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Far from London's crime and pollution, Hanmouth's wealthier residents live in picturesque, heavily mortgaged cottages in the center of a town packed with artisanal cheese shops and antiques stores. They're reminded of the town's less desirable outskirts—with their grim, flimsy housing stock and chain stores—only when their neighbors have the presumption to claim also to live in Hanmouth.
When an eight-year-old girl from the outer area goes missing, England's eyes suddenly turn toward the sleepy town with a curiosity as piercing and unblinking as the closed-circuit security cameras that line Hanmouth's idyllic streets. But somehow these cameras have missed the abduction of the girl, whose name is China. Is her blank-eyed hairdresser mother hiding her as part of a moneymaking hoax? Has she been abducted by one of the lurking perverts the townspeople imagine the cameras are protecting them from? Perhaps more cameras are needed?
As it turns out, more than one resident of Hanmouth has a secret hidden behind closed doors. There's Sam and Harry, the cheesemonger and aristocrat who lead the county's gay orgies. The quiet husband of postcolonial theorist Miranda (everyone agrees she's marvelous) keeps a male lover, while their daughter disembowels dolls she's named Child Pornography and Slightly Jewish. Moral crusader John Calvin's Neighborhood Watch has an unusual reason for holding its meetings in secret. And, of course, somewhere out there is the house where little China is hidden.
With the dark hilarity and unflinching honesty of a modern-day Middlemarch, King of the Badgers demolishes the already fragile privacy of Hanmouth's inhabitants. These characters, exquisitely drawn and rawly human, proclaim Philip Hensher's status as an extraordinary chronicler of the domestic, and one of the world's most dazzling and ambitious novelists.
“Philip Hensher's wonderfully complex, paradoxical subject in King of the Badgers is the nature of privacy, and of its violation . . . [He] has established himself as one of our most ambitious novelists. His ear for dialogue, sharp sense of the absurd and appreciation of human self-delusion recall Kingsley Amis; his fiction, like that of Amis, is powered by a strong if unconventional sense of morality. And, like Amis, he is one of fiction's rarest creatures: a writer who can move readers to stifled snorts of recognition, and then to outright laughter.” —Helen Dunmore, Guardian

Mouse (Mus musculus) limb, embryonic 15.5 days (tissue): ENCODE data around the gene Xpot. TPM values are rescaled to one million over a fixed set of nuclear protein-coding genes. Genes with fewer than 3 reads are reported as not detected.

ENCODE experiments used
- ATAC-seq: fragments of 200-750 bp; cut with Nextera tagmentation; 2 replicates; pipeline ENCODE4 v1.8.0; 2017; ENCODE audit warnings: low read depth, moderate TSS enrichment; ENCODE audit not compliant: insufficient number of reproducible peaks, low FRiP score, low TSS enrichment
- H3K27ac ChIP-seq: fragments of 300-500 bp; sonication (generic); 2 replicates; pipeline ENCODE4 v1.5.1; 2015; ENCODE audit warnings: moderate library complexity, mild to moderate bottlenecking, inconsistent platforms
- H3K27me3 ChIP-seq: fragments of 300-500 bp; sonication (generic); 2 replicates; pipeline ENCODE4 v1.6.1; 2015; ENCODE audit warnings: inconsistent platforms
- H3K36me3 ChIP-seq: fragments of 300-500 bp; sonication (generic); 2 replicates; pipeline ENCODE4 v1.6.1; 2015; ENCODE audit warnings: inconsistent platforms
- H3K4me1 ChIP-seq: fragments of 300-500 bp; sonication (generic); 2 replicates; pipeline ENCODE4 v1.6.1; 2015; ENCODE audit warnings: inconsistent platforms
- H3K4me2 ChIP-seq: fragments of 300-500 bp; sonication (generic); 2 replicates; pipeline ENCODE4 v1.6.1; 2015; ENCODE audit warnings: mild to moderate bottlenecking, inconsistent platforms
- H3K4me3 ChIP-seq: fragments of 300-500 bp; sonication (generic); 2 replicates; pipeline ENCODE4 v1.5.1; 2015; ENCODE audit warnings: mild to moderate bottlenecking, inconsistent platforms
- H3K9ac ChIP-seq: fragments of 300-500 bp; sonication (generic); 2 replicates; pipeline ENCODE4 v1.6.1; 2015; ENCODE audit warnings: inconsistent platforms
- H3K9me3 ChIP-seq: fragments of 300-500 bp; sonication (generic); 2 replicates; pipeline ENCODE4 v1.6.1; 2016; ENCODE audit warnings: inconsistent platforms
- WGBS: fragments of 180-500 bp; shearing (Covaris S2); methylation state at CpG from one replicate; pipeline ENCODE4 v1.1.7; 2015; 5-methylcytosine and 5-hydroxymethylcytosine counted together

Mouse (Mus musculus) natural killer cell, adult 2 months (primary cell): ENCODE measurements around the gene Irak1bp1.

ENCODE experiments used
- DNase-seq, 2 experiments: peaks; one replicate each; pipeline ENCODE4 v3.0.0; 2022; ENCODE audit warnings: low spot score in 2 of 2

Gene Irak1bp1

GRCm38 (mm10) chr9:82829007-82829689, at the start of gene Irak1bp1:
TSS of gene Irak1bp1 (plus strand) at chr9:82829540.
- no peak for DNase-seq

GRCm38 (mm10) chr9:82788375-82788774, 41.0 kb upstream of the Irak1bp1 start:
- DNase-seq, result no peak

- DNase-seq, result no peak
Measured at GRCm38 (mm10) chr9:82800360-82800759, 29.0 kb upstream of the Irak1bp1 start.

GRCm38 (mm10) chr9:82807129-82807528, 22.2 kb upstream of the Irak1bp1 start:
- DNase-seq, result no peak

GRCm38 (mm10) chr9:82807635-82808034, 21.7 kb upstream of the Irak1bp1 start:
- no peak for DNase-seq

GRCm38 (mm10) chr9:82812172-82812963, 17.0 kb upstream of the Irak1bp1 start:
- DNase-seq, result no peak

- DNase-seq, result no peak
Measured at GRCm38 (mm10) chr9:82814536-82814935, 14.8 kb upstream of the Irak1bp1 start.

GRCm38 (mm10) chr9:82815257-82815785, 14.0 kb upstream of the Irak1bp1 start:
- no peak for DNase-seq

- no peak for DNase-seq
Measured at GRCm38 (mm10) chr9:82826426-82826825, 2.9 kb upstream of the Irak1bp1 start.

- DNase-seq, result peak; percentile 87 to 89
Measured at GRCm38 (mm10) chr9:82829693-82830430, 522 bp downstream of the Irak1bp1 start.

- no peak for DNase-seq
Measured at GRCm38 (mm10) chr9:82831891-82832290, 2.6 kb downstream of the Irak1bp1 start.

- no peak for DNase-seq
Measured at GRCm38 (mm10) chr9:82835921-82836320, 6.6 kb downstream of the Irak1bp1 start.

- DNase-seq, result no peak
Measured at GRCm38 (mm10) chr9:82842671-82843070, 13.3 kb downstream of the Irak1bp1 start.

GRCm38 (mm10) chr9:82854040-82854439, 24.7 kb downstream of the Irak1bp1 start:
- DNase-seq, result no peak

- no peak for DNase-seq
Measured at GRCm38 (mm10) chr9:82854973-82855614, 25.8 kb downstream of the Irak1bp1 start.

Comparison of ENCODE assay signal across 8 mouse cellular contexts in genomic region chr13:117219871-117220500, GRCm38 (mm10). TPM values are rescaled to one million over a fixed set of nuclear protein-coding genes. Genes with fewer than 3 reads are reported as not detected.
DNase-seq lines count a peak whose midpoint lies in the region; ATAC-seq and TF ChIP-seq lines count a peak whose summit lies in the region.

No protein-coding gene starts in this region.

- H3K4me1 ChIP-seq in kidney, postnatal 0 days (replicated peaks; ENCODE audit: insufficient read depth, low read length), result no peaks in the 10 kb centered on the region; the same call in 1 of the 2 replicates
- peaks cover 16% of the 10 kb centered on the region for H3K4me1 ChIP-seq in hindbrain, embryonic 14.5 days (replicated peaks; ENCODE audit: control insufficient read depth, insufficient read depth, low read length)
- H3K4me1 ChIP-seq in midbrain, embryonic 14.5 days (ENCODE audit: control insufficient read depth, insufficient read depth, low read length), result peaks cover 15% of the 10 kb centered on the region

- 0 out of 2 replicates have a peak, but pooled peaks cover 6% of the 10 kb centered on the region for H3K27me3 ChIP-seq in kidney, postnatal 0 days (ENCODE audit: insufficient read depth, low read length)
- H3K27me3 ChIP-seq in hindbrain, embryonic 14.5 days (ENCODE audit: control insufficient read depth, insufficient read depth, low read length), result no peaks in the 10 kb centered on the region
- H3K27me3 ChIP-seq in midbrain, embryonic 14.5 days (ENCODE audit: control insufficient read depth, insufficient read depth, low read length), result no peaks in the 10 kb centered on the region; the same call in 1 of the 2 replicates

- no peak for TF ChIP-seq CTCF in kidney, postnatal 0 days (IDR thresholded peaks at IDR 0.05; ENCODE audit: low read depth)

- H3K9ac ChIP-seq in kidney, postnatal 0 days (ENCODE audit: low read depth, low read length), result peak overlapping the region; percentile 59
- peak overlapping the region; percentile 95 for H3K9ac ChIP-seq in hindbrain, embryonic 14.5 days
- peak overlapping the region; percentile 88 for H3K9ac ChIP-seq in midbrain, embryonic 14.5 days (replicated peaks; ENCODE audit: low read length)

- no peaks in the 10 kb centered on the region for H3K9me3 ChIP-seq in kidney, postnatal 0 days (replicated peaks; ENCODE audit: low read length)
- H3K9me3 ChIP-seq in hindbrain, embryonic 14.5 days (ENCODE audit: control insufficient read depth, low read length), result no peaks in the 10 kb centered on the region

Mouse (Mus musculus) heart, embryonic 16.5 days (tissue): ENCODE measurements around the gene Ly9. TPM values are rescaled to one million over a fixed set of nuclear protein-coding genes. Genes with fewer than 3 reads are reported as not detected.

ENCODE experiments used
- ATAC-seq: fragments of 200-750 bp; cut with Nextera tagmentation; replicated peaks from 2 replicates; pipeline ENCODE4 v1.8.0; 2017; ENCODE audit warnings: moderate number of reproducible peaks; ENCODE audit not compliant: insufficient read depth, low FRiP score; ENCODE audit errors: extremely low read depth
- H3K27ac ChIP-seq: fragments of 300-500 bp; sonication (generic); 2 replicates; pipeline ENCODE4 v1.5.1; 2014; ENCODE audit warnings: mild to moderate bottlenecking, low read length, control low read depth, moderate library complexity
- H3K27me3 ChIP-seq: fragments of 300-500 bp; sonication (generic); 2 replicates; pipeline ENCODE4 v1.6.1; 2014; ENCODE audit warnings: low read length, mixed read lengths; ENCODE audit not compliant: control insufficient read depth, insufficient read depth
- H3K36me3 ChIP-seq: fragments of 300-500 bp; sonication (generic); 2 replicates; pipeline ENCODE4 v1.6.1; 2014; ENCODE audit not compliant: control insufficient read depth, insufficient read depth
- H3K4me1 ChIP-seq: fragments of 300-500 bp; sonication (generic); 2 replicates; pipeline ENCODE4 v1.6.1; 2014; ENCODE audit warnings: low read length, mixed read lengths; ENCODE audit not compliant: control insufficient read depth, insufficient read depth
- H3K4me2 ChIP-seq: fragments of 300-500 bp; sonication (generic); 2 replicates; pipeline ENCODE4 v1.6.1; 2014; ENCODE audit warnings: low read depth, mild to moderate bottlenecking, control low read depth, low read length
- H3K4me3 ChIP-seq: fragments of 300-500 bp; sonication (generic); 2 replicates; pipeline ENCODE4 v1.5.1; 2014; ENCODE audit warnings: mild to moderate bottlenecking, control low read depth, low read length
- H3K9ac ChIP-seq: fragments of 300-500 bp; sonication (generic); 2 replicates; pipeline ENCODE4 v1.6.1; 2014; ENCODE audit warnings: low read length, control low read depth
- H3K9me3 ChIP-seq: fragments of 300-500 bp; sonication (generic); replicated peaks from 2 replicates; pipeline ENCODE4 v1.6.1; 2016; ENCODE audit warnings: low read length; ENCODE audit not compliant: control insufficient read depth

“Were he not so marvelously himself, he might remind one of Thackeray, with whom he shares a brisk, efficiency at moving about a large cast and an intense vivid skill at defining minor figures . . . With Thackeray, too, Hensher shares a rare quality of kindness and an engaging fondness of seeing through the eyes of the insignificant, the peculiar, the powerless . . . His enjoyment of his own cleverness and fluency is utterly infectious.” —Jane Shilling, Telegraph
“Like Angus Wilson, a possible influence on these scenes from provincial life, Hensher's forte is the social round: the party; the conversation in the grocer's shop; the fragments of repartee borne back on the high street breeze . . . One is struck, and seduced, by a coruscating intelligence, that manifests itself in dozens of literary allusions waiting to be uncombed . . . and hundreds of individual sentences burnished up to the max . . . Hensher is one of the few English novelists at work who a) is seriously interested in the varieties of modern Englishness, and b) has the intellectual resources to address them.” —Independent
“King of the Badgers is a rich and ambitious novel, which manages both to offer a convincing picture of different levels of English society today and to explore the shifting certainties of individual lives. It is certainly easier to read than to summarise, and this is as it should be. After all, any novel capable of being precisely summed up in a short review is rarely worth reading.” —Allan Massie, Scotsman
“Cleverly shifting gear from time to time to keep us on our toes, Hensher hovers on the edge of black comedy and satire, but the dark shadows cast by the little girl's disappearance restrain him from going too far in those directions . . . Hensher has used an exceedingly sharp scalpel for this dissection of Middle England, and it would be a great disappointment if King of the Badgers didn't follow his previous novel, The Northern Clemency, on to the Man Booker shortlist.” —Alastair Mabbott, The Herald
“A powerfully delightful book, rich in pathos and drama, rowdy with life . . . Hensher's unflagging attention to detail, both physical and psychological, is extraordinary.” —Edmund Gordon, Times Literary Supplement